Altman & E.J. Win the Pac-12 Tournament
It’s safe to say that E.J. Singler, Oregon’s current winningest Duck basketball player, saw a lot during his career.
Recruited by Ernie Kent, E.J. Singler was the last player on the Oregon roster to have played in Mac Court. Starting with that first 16-16 season, even E.J. has to be a little surprised by how his career ended.
Adjusting to new coaches, breaking in a new arena, and adjusting around a revolving door of teammates were considerable obstacles, but E.J. overcame them and consistently played with the heart and grit of a true Oregon Duck through it all.
They fought to a CBI championship in Altman’s first season, and improved to the NIT semi-finals the next. Then they won 28 games and the Pac-12 tournament title before going on a Sweet Sixteen run in the big dance, where they clowned three higher-seeded teams before falling to eventual National Champion Louisville Cardinals.
It is clear that Altman is a fantastic basketball coach. While there were other players on those teams who might have contributed more on the stat sheets at times, a serious argument could be made that nobody put as much into the turn around of the program as E.J. did.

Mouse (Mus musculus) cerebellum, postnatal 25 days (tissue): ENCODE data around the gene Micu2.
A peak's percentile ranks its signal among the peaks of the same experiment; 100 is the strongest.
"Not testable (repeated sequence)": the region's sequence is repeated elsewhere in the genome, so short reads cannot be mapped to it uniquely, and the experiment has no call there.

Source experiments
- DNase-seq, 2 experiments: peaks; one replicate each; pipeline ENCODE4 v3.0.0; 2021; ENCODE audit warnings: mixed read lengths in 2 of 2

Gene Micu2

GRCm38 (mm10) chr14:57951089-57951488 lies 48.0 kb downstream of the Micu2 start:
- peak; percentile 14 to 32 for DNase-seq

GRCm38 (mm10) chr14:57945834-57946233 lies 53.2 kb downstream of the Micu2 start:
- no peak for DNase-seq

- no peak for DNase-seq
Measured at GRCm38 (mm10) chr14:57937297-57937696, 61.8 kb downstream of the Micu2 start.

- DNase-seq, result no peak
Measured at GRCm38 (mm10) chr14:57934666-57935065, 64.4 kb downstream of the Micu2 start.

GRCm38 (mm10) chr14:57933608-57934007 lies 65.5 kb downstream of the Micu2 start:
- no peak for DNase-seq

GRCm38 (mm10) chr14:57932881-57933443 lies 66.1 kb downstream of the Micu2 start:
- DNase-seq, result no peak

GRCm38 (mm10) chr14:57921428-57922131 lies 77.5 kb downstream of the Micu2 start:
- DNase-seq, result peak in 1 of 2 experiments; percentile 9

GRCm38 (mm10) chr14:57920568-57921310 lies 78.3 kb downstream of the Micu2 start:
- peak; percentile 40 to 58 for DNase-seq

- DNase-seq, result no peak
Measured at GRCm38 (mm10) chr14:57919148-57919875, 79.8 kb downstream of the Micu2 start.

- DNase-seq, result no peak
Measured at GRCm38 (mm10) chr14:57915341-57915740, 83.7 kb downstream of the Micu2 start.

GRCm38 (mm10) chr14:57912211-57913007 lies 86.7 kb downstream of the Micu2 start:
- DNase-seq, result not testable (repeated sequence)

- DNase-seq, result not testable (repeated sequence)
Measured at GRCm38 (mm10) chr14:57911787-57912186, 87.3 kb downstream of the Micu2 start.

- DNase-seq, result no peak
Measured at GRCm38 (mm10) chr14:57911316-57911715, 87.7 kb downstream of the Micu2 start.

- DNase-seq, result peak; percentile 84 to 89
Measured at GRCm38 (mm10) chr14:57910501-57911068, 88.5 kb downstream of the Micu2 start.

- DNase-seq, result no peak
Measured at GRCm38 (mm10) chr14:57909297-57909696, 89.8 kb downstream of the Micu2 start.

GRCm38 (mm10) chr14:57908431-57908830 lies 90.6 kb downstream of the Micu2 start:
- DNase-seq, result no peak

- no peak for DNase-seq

Ducks Dodge Serious Sanctions
The saga of Willie Lyles and “Complete Scouting Services” as a dark cloud looming over the program for three of Kelly’s four seasons, finally received closure. The Ducks were ultimately handed an array of tangible sanctions, but nothing like the severe scholarship losses, bowl bans, and vacated wins that some media, opposing coaches and fanbases had suggested and speculated about for those three years.
The fact that the coaches do not have to address those types of questions in media sessions or inside the living rooms of recruits anymore can only be a good thing.
Ducks Beat Up Washing-ten and Lil’ Bro . . . Again